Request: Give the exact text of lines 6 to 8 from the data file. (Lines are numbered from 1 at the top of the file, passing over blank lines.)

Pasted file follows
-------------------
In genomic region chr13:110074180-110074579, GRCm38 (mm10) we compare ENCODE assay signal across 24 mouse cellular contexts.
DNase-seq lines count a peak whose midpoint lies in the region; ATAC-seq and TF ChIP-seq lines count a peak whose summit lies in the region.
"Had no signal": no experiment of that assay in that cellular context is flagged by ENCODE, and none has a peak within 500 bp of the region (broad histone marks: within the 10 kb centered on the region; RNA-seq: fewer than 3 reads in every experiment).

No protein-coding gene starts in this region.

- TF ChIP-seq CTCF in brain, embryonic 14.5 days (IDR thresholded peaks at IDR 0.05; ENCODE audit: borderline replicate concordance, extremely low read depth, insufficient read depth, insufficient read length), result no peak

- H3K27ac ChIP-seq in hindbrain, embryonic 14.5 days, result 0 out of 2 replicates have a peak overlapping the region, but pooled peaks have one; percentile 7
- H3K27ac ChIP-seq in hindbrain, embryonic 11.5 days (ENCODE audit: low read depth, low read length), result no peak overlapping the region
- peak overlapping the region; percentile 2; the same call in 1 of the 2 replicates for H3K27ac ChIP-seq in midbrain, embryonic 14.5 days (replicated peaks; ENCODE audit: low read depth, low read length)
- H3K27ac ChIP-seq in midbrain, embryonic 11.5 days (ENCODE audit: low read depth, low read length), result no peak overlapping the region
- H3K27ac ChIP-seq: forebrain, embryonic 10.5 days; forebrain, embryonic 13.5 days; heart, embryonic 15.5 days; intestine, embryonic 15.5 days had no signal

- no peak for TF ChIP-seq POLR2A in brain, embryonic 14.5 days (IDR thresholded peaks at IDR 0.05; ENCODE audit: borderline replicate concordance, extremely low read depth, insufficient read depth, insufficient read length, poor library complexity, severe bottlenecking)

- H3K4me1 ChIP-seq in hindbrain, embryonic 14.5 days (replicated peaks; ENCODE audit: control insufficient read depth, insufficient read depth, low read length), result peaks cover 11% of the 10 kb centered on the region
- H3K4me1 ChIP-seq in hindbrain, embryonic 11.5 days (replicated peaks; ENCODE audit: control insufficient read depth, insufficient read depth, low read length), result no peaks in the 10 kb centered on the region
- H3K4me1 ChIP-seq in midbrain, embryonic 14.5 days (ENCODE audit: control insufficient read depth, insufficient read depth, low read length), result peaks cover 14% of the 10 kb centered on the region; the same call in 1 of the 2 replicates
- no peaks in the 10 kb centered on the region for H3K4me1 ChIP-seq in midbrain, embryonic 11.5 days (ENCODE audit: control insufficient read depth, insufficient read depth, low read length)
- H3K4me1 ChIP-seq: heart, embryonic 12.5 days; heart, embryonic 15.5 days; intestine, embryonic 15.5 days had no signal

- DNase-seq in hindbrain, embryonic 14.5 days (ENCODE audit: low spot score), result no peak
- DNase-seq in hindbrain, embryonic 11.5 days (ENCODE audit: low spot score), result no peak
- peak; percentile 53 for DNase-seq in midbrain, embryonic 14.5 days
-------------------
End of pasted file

- H3K27ac ChIP-seq in hindbrain, embryonic 14.5 days, result 0 out of 2 replicates have a peak overlapping the region, but pooled peaks have one; percentile 7
- H3K27ac ChIP-seq in hindbrain, embryonic 11.5 days (ENCODE audit: low read depth, low read length), result no peak overlapping the region
- peak overlapping the region; percentile 2; the same call in 1 of the 2 replicates for H3K27ac ChIP-seq in midbrain, embryonic 14.5 days (replicated peaks; ENCODE audit: low read depth, low read length)